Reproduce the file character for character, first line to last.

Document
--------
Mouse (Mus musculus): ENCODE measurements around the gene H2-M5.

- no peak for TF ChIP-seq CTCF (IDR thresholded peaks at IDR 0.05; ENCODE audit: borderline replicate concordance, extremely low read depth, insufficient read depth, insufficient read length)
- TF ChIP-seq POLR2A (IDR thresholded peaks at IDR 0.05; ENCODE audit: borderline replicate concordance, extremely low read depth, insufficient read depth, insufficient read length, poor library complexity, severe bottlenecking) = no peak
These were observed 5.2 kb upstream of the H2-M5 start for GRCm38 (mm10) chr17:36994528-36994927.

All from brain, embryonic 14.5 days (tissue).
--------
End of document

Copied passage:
Mouse (Mus musculus): ENCODE measurements around the gene H2-M5.

- no peak for TF ChIP-seq CTCF (IDR thresholded peaks at IDR 0.05; ENCODE audit: borderline replicate concordance, extremely low read depth, insufficient read depth, insufficient read length)
- TF ChIP-seq POLR2A (IDR thresholded peaks at IDR 0.05; ENCODE audit: borderline replicate concordance, extremely low read depth, insufficient read depth, insufficient read length, poor library complexity, severe bottlenecking) = no peak
These were observed 5.2 kb upstream of the H2-M5 start for GRCm38 (mm10) chr17:36994528-36994927.

All from brain, embryonic 14.5 days (tissue).